Yup; the Internet is screwed up.
Erik.Amundson at oati.net
Fri Jun 24 02:27:32 UTC 2011
My big concern with pitiful low speed upstream speed is the whole 'cloud' movement. Every one will have all of their 'data' in the 'cloud' sooner than we all think, and that involves uploading it from their PC to the 'cloud'. For instance, I use a 'cloud' drive to backup bunches of data (150+GB of data). However, doing the initial backup really is no fun, even though I have a 10Mbps connection at home, the upload is more like 1.5Mbps. 150GB over 1.5Mbps is no fun, and most 'non-technical' folks would have given up a long time ago trying to backup that data...
The 'cloud' is going to create a strong 'want' (some may choose to call it a 'need') for higher speed brodband, and symmetrical speeds.
From: Seth Mattinen [mailto:sethm at rollernet.us]
Sent: Thursday, June 23, 2011 1:52 PM
To: nanog at nanog.org
Subject: Re: Yup; the Internet is screwed up.
On 6/22/11 3:07 PM, Joe Greco wrote:
> Your average person cares a whole lot less about what's crossing their
> Internet connection than they care about whether or not "this works"
> than I do.
> I continue to be amazed at the quality of Netflix video coming across
> the wire. Our local cable company just recently upped their old 7M/512K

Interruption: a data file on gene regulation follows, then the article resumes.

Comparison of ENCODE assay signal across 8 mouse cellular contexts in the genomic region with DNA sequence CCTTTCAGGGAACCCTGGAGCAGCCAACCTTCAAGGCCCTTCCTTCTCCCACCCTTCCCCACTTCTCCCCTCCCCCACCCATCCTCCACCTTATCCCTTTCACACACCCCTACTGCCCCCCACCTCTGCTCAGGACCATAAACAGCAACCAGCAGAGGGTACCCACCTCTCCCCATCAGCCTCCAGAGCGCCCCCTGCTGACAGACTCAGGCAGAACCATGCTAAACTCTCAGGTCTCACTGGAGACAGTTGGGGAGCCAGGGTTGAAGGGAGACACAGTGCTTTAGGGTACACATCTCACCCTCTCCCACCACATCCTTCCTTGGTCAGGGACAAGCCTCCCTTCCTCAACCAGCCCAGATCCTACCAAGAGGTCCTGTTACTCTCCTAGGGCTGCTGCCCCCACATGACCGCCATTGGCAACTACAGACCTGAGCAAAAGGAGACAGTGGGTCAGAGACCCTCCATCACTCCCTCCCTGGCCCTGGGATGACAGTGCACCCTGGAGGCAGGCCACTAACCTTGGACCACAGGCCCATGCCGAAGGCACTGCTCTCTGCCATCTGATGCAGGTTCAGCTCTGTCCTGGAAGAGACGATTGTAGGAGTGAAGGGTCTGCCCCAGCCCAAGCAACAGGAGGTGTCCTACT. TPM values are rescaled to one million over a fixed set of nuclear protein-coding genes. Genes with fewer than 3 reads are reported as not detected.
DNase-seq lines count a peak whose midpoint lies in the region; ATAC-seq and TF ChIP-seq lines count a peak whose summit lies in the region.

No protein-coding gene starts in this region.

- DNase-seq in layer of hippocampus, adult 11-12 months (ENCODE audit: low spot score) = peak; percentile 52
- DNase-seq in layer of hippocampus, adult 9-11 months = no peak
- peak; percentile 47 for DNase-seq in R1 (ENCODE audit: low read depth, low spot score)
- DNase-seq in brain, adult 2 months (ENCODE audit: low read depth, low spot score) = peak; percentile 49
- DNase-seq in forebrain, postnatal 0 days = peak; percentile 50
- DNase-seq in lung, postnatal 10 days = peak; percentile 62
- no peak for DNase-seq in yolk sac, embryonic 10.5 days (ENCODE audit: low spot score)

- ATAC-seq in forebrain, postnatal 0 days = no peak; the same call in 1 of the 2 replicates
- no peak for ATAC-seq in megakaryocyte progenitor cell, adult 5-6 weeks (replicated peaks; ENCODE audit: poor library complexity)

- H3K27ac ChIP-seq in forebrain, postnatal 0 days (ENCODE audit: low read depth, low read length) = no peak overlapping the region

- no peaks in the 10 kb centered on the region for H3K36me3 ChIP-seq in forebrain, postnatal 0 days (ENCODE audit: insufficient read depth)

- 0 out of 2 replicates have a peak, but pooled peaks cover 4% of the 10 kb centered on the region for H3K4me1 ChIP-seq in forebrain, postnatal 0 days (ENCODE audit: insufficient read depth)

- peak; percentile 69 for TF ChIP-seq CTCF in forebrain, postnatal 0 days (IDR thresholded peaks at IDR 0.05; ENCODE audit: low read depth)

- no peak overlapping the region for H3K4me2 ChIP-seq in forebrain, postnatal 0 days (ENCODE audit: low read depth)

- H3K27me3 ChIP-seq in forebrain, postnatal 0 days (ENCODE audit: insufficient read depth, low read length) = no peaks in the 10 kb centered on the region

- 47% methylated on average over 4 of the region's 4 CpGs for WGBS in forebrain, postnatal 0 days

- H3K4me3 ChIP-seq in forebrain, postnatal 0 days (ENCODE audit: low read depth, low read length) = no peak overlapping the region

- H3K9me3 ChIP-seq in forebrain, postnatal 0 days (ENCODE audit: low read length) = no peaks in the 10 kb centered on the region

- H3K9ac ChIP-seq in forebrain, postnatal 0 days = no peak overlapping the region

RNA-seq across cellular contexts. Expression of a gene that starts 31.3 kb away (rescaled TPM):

> normal tier to 10M/1M, and is now offering much higher speed tiers as
> well, which isn't going to be discouraging to anyone wanting to do this
> sort of thing.
What still dismays me is the pitiful low upstream speeds that are still
common. Not because most people want to run servers or host content at
home (they don't), but because they want to share content with friends
and the user experience can be greatly enhanced with symmetric speeds.
Sharing those HD videos or 1,000 pictures during party weekend is less
painful if it takes 10 minutes to upload rather than 10 hours.
Also, things like GoToMyPC and "back to my Mac" are end user experience
things that are best served by not using horribly low upstream speeds. I
can understand that a decade ago most people were still sharing content
offline, but dare I say now sharing online is becoming more common than
> I guess the most telling bit of all this was when I found myself needing
> an ethernet switch behind the TV, AND WAS ABLE TO FILL ALL THE PORTS, for
> Internet-capable TV set
> Internet-capable Blu-Ray player
> Networkable TiVo
> Video Game Console
> Networked AV Receiver
> and an uplink of course. 8 ports. Geez.
> That keeps striking me as such a paradigm shift.
I was talking to one of my friends about when we wired his house a while
back. When he moved in we wired the crap out of it - we put Ethernet
ports in the kitchen, behind the sofa, everywhere. The one place we
didn't put anything though was behind the entertainment center. We put
it lots of coax and wiring for surround sound, but at the time it never
occurred to us to put Ethernet there. Of course, now there has to be
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